Video games are suppose to be fun to play, but what about to watch? A famous name in Japan’s video game culture is Takahashi-meijin who’s special gift is making games look fun.

In shooting games, if you want to get high scores, you shoot the enemies as soon as they appear on the screen, but if I did that, the audience would just see the bullets and the explosions. So I wait until the ship is halfway down the screen before I shoot it. You can’t get a high score that way, but it looks more exciting.”


This ‘looks fun’ aspect played a big part in the success of Wii. If you remember the original Wii promotional video, it showed people playing but without showing the games. Or how about this now famous video, where the focus is definitely not on the game, but made you want to buy the game anyway.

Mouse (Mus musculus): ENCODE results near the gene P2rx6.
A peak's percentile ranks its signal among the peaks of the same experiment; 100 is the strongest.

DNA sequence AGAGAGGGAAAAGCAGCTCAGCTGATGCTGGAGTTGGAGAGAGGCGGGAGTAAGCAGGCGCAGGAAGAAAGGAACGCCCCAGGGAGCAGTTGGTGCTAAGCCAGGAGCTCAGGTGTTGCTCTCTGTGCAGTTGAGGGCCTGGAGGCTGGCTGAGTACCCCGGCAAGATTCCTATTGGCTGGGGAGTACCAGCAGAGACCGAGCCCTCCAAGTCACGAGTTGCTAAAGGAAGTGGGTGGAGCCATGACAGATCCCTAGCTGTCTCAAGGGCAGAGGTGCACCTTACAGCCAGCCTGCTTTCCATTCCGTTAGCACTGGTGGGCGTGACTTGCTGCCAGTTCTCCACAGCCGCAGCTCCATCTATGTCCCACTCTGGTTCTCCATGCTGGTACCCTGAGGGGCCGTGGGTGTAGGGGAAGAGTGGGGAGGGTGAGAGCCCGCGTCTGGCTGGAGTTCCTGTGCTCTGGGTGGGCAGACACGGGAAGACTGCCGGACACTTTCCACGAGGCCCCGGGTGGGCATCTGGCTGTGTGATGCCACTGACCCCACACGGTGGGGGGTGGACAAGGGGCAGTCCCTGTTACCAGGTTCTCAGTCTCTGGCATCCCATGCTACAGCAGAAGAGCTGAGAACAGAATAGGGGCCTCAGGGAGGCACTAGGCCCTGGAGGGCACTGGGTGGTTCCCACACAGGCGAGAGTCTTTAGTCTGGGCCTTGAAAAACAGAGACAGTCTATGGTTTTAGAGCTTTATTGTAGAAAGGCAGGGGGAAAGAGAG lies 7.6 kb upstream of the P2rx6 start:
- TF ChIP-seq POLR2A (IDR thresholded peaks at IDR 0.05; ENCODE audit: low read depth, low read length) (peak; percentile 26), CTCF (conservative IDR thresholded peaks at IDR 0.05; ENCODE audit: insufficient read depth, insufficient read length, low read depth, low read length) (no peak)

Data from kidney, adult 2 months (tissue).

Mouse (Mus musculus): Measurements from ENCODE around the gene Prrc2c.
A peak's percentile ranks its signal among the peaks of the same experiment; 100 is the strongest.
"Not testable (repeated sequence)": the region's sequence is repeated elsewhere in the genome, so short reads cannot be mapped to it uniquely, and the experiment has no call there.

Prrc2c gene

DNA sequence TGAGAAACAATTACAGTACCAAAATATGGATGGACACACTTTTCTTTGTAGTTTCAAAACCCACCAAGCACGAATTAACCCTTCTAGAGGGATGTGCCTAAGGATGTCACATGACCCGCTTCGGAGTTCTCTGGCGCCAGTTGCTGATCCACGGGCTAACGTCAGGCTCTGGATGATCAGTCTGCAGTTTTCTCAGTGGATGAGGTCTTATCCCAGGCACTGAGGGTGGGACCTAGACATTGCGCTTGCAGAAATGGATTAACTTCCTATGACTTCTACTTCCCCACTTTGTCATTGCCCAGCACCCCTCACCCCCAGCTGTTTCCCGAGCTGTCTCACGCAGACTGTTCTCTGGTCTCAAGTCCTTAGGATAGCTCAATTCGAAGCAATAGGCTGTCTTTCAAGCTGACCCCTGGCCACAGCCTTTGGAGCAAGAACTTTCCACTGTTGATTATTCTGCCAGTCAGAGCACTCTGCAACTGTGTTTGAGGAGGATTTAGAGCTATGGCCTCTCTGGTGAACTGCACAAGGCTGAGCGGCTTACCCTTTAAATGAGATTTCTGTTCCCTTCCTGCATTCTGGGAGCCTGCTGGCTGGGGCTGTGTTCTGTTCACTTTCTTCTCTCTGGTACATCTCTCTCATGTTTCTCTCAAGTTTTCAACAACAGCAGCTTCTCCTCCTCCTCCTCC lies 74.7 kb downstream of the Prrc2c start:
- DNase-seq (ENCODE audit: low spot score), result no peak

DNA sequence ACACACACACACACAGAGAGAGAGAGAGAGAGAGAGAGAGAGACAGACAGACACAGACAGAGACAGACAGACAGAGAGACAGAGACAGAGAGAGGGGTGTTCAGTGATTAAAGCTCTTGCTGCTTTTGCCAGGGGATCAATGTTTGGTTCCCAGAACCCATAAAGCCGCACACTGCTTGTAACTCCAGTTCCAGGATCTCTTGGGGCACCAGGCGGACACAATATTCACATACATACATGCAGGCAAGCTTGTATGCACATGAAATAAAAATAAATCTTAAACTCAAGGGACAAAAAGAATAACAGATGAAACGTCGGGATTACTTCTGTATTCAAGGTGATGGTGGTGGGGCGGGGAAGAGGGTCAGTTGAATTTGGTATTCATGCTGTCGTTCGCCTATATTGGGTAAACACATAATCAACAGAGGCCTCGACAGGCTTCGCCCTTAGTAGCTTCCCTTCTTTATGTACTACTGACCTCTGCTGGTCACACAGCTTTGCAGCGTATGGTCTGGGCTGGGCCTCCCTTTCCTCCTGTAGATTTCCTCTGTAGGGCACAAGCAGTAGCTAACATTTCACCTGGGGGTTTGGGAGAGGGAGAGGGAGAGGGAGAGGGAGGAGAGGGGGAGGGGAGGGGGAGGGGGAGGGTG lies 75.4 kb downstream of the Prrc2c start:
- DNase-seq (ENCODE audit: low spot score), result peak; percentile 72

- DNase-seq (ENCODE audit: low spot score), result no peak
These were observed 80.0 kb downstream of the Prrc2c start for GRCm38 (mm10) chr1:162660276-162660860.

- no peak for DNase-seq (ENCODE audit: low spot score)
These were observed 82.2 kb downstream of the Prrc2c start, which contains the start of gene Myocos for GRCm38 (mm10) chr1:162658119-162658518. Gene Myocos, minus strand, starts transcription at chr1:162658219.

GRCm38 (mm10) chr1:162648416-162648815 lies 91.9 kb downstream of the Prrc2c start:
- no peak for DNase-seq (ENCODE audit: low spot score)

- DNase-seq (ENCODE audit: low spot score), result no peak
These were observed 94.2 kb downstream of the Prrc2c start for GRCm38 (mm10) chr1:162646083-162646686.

Unfortunately, most games can’t be marketed in this way. If you film gamers playing FPS or MMORPG, all you’ll see is long stretches of blank stares interrupted by random outbursts of swearing. Not exactly a ringing endorsement of how fun the game is.

Most game will have to make do with attracting people by making the gameplay experience look fun. Marketing can shortcut this by showing cinematics, or cut together exciting shots, but nothing beats a consistent gameplay experience that looks fun. The postmortem for Portal talked about reducing the distance between story and gameplay, I think reducing the distance between watching and playing the game is another part of its success.

Watching someone else play Portal, you can see each level is a puzzle and how the portal gun works to solve the puzzle. As you watch, you are also drawn into thinking about how to solve the puzzle. In marketing, they say if you can get people to visualize using your product, you are already most of the way to making a sell.

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